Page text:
Wednesday, February 14, 2007

Of friends and gifts

Last month I wrote and uploaded a post on House Speaker Nancy Pelosi in which I discussed her daughter Alexandra, who is a documentary filmmaker. Alexandra's latest documentary, now playing on HBO, is entitled Friends of God. In this documentary, the filmmaker visits only states that President Bush carried in 2004, so-called Red States, and interviews what is, by all accounts, a core Republican constituency, Evangelical Christians.

Among others she interviewed Ted Haggard (before his meth-driven gay sex meltdown- sounds like a song title!), Jerry Falwell, and Joel Osteen. Over on Observations & Contentions, there is a post by Michael Linton, himself an Evangelical Christian, entitled Friends of God. Linton's post is notable for him receiving Pelosi's film, which is, as all documentaries must be, somewhat limited in scope, as a gift. Nonetheless, Linton makes some very fair critiques of the film, but sees it, on the whole, not as a hack piece, which it is not. The only thing I take issue with is Linton's using the biblical story of Balaam's ass, from the twenty-second chapter of the Book of Numbers, to frame the piece, especially at the end when he makes a direct analogy between Alexandra and said ass. Now, I am willing to admit that this analogy may just be a bad pun about Alexandra being the daughter of the Democratic Speaker of the House, whose symbol, as we all know, is a donkey. It just puzzles me as to how you can you call someone a friend who has given you a gift in one breath and, then, with the very next, call her an ass. However, I have no hesitation sharing what I think is the take-away of his piece:

"Pelosi isn’t a liberal out to get us. Although from a branch of Catholicism that is incomprehensible to many of us [Evangelical Christians] (she describes herself as coming from a religious Catholic family where everyone went to Catholic school but 'we were never told gay was wrong, or abortion was wrong, or evolution was wrong'), she told the Advocate, the country’s leading L[esbian]G[ay]B[isexual]T[ransgendered] news outlet, that she has nothing but admiration and respect for Evangelicals. Although part of that admiration comes from her sense of Evangelical leaders’ ability to mobilize large numbers of people for political purposes (I think she still sees us as rather like Bolshevik cells), much of her admiration comes from her growing sense of the importance of faith in her own life.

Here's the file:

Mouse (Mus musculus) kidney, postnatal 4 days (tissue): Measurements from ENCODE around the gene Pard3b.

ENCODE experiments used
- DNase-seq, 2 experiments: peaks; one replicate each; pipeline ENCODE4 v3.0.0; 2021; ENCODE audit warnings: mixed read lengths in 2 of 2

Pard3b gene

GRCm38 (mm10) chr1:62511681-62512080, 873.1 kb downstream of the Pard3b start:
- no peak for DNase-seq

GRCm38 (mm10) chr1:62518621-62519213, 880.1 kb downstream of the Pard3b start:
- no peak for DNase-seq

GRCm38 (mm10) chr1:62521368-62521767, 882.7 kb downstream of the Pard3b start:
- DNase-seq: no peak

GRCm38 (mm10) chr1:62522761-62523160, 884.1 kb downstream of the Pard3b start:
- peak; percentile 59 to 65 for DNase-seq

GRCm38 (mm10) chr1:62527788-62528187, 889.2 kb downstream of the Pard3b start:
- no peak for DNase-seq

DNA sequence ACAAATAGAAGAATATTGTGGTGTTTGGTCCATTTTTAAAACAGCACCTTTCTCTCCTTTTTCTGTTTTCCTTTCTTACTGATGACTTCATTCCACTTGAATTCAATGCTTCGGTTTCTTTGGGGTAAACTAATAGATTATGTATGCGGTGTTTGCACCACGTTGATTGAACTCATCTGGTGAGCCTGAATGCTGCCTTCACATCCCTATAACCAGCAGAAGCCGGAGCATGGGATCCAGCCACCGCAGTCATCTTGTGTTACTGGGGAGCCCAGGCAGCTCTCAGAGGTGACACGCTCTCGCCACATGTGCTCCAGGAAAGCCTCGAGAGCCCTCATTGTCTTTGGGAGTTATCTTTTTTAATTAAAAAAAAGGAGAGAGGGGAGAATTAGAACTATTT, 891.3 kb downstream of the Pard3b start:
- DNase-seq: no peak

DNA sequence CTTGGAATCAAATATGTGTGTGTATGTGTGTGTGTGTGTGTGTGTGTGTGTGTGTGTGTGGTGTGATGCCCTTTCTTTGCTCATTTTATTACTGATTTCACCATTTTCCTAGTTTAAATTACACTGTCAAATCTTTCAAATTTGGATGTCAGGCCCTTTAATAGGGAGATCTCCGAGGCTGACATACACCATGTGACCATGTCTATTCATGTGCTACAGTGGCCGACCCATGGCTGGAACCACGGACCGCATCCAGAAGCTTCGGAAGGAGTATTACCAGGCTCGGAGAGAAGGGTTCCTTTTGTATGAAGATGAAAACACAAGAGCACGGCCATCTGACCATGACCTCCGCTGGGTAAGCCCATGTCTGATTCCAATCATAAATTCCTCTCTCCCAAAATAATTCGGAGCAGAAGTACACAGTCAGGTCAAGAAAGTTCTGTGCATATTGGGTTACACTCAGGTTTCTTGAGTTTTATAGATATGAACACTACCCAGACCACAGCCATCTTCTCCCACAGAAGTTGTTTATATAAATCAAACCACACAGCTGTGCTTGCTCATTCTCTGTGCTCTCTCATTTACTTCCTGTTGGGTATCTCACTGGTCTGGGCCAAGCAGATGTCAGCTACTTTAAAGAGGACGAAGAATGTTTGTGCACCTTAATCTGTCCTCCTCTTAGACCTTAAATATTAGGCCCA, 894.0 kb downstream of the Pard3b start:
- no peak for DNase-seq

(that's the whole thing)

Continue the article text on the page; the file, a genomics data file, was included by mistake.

"She and her husband had their first child in November, and, having left the Church, she’s expressed her intent to come back to it. And when asked about the 'culture wars,' Pelosi said
[to the Advocate no less], 'If I have to take a side in the culture wars, I would choose their [the Evangelicals’] side. As long as Britney Spears, Paris Hilton and Lindsay Lohan are on the front page of the magazines, I would much rather my child be in church with Jesus than at a Britney Spears concert.'"

In Alexandra's moving back toward the Church, one can see nothing but a movement of grace!

Happy Valentine's Day to one and all. No, this is not a liturgical observance. However, it does give many of us the opporunity to regain the 5 lbs we have lost since the end of Christmas. Enjoy.


  1. How wonderful that Alexandra has made her journey back home!

    Just a thought. In my reading of this very powerful and disturbing article, my sense was that the "ass(s)" who are now commanded to "turn and speak", are actually the Evangelical leaders themselves.

  2. ..and it seemed to me this is what the author himself was calling for?

  3. I agree. On th whole, I think Linton's piece is a very thoughtful, not to mention correct, response to Alexandra's film. Framing his response in terms of Balaam's ass would've worked better had he made the connection you see more explicit. As I hope I made clear, I think it was more verbal clumsiness on Linton's part than an intentional insult.